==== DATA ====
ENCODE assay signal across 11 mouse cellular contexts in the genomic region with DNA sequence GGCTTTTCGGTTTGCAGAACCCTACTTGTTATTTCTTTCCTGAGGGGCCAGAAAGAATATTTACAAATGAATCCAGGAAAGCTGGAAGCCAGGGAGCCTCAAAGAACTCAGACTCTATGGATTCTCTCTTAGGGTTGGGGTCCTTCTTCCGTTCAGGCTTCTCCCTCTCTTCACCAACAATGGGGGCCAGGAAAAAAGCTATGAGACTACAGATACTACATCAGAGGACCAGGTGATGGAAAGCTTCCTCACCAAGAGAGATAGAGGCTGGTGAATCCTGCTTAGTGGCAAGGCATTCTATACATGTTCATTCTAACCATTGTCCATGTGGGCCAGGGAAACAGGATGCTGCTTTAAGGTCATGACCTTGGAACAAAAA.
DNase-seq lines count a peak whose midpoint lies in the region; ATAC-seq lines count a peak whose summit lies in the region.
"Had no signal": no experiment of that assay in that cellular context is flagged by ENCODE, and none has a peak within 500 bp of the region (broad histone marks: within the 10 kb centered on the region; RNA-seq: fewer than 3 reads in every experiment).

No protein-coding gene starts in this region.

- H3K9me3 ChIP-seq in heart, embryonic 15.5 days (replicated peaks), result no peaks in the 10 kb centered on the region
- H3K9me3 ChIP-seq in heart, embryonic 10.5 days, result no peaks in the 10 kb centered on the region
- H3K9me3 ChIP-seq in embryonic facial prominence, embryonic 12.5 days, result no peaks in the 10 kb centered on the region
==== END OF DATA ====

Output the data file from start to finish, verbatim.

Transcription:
ENCODE assay signal across 11 mouse cellular contexts in the genomic region with DNA sequence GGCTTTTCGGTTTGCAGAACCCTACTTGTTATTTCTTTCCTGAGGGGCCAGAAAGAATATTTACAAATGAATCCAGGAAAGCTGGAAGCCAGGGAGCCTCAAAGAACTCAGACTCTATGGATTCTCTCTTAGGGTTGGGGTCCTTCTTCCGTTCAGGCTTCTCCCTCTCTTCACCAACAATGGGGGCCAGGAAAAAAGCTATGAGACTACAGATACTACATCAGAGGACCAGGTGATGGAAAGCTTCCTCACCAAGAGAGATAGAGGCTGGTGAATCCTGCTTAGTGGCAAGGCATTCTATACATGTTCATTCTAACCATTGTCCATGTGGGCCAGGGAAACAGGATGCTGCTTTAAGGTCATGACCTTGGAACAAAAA.
DNase-seq lines count a peak whose midpoint lies in the region; ATAC-seq lines count a peak whose summit lies in the region.
"Had no signal": no experiment of that assay in that cellular context is flagged by ENCODE, and none has a peak within 500 bp of the region (broad histone marks: within the 10 kb centered on the region; RNA-seq: fewer than 3 reads in every experiment).

No protein-coding gene starts in this region.

- H3K9me3 ChIP-seq in heart, embryonic 15.5 days (replicated peaks), result no peaks in the 10 kb centered on the region
- H3K9me3 ChIP-seq in heart, embryonic 10.5 days, result no peaks in the 10 kb centered on the region
- H3K9me3 ChIP-seq in embryonic facial prominence, embryonic 12.5 days, result no peaks in the 10 kb centered on the region